Sir MixaLot and I have a lot of things in common, well, maybe only this one thing: We like Big Butts. And maybe even that isn’t completely true – what I like is STRONG butts.
In today’s day and age, we have a tendency to sit a lot, stand not much, and exercise even less. This leads to what science-y folk call (not kidding) Gluteal Amnesia. Dr. Stuart McGill explains it thusly: “People with troubled backs, generally walk, sit, stand and lift using mechanics that increase the back loads. They tend to have more motion in their back and less motion in their hips. A common aberrant motor pattern known as gluteal amnesia ” in his article: “Core Training: Evidence Translating to Better Performance and Injury Prevention”, Strength and Conditioning Journal. The hip flexors become tight from all of our time seated and/or from poor training and their antagonists, the glutes tend to get left out and become weak and inhibited. So, we’re really overworked on one side of the joint, and really limited on the other – this does not sound like a plan for successful movement to me. Ignoring our glutes forces other body parts to do the work that the glutes should be doing, which can often result in pain or injury, not to mention poor performance. In layman’s terms, your ass is lazy.
Strong gluteal muscles are a huge benefit in derby. Says Suzy Hotrod, “My leaguemate told me that getting hit with my ass hurt like being beaten with a rolling pin. I blushed.” In the Bodies Issue of ESPN, she went on, “I like that I have a strong rear end — you can hit people with it, play defense with it, and you don’t hurt your tailbone when you fall. It’s really an “ass-et” in roller derby. It’s kind of like being tall in basketball.”
And, let’s be honest, we all appreciate a nice looking back end.
We have every reason to spend some time on our hind, so let’s get to it.
First, the anatomy. The gluteal muscles are comprised of the gluteus maximus, gluteus medius and gluteus minimus.
Bret Contreras, The Glute Guy, might know more about your butt than anyone – here’s how he explains the mechanics: The gluteus maximus has the potential to be one of the most powerful muscles in the body. It accelerates hip extension, hip external rotation, and hip abduction. Eccentrically, it decelerates hip flexion, hip internal rotation, and hip adduction. Gluteus maximus also helps to stabilize the knee via the iliotibial (IT) band and the sacroiliac joint via the latissimus dorsi and sacrotuberous ligament.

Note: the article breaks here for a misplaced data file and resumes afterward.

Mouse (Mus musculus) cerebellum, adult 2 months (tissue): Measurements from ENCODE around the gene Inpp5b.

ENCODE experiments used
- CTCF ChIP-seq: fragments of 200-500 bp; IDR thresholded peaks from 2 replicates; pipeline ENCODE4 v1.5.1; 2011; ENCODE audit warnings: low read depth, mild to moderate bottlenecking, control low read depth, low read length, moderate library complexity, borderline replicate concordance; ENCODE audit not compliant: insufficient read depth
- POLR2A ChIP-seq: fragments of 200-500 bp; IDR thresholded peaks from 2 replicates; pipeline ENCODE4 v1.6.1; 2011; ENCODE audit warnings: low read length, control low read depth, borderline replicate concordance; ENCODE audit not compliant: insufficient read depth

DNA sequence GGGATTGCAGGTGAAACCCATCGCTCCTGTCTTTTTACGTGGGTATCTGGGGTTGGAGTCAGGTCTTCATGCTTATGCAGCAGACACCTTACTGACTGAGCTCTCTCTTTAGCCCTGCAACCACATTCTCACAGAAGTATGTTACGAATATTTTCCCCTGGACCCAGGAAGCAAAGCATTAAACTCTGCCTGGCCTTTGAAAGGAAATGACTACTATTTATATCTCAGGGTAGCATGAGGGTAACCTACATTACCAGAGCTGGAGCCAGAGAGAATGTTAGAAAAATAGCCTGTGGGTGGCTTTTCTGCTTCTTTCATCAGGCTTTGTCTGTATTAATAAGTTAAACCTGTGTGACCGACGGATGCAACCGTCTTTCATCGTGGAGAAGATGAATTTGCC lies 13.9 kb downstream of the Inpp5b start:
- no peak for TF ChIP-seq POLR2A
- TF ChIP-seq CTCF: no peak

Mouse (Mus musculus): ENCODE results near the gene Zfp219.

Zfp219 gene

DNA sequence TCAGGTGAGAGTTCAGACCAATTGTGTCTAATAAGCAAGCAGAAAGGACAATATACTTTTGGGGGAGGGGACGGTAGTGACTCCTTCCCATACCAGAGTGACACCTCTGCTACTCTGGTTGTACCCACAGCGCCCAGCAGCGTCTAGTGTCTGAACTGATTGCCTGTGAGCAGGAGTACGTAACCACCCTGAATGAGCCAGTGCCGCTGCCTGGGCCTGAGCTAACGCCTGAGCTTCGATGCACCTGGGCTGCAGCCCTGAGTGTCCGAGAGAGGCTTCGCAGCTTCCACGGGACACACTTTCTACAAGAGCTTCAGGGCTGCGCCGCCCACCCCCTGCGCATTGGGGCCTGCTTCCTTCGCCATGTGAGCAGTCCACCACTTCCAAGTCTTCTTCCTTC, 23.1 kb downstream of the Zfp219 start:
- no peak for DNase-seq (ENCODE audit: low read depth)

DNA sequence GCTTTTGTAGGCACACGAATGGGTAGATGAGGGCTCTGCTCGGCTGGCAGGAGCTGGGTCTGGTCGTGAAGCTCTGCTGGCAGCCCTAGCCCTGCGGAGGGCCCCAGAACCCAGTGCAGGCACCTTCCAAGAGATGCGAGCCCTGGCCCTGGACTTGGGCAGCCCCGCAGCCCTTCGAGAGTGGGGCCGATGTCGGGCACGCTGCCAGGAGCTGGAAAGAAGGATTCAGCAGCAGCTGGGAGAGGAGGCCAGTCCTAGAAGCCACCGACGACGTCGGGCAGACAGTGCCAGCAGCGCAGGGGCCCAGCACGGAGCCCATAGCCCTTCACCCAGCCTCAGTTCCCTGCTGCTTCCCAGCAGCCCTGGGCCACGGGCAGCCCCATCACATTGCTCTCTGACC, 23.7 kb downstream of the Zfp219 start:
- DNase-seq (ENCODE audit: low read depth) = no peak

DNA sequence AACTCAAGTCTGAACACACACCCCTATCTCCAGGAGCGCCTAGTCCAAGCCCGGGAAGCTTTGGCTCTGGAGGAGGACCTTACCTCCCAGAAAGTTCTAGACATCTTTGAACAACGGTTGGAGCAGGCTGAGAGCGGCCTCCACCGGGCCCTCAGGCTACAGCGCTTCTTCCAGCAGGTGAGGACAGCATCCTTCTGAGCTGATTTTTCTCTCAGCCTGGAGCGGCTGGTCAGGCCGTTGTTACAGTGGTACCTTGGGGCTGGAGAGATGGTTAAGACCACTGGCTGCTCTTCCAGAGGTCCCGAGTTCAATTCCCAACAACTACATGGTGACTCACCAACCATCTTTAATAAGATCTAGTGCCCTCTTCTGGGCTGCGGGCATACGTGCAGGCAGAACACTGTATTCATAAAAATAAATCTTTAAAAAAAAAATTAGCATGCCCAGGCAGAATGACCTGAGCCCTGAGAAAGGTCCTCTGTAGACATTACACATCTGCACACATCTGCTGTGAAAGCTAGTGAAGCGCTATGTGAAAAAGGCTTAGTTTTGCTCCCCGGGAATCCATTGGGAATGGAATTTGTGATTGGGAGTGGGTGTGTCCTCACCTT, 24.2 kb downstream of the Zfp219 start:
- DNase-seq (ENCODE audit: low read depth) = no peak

Your main hip extensors are the gluteus maximus, the hamstring part of the adductor magnus, and the hamstrings.
The other gluteal muscles, glute med and glute min, abduct the thigh (pull it away from the midline of the body). When you walk, they work with the TFL to keep the pelvis from dropping away to the opposite side. Super important. They also aid in hip rotation.
Why do we forget our posterior chain? And why does it forget about us? Well, the body will strengthen the patterns it finds itself in most commonly. Most of us who are desk-bound or driving all day, are sending signals to our body that say ‘this is where I want to be – let’s load this pattern up’. Our hip flexors tighten and our glutes turn off.
The best way to combat gluteal amnesia is with gluteal mindfulness – exercises targeted at strengthening the glutes and working on our daily movement patterns so that the glutes get involved. Here’s how:
Your butt needs variety. Hit it from a number of different angles, using different loading strategies.
First, relax those hip flexors, let the glutes do their job. Foam Rolling will go a long way to help, it’ll improve your soft tissue quality and allow for improved flexiblity. Do some static stretching, some dynamic mobility – looking at hips, ankles and thoracic spine, as well as some core stability work. Don’t forget some glute activation drills like the glute bridge, quadruped hip extension, and side lying clam to make sure your butt is awake before you work it out.
As far as exercise selection goes, your best bet is to keep it simple and focus on form. Make sure you are actually feeling your glutes – poke them, prod them, keep them turned on. Start with bodyweight before progressing to loaded movements. The drills that you use as activation can be powerful exercises too – add a band to the extension or clam, weight up the bridge or do it with one leg. Here are some ideas to get you going:
Abduction, External Rotation: Standing Band External Rotation
Quad-Dominant Hip Extension: Box Squat
Hip-Dominant Hip Extension: Romanian Deadlift
Bent-Leg Hip Extension: Hip Thrust
Hybrid Exercises: Sled Pushes (this lady is totally boss)
If you want to put it all together, here’s my personal glute inspiration, Kellie Davis, showing us how it’s done – she does a circuit of squats, deadlifts, high step ups, hip thrusts, barbell glute bridges, back extensions, pendulum quadruped hip extensions, and Skorcher single leg hip thrusts.
Not every training session has to be a glute session, but every session should include some mindfulness of what your glutes are doing. Don’t neglect them, or they will get lazy and forget about you. And nobody wants a lazy ass.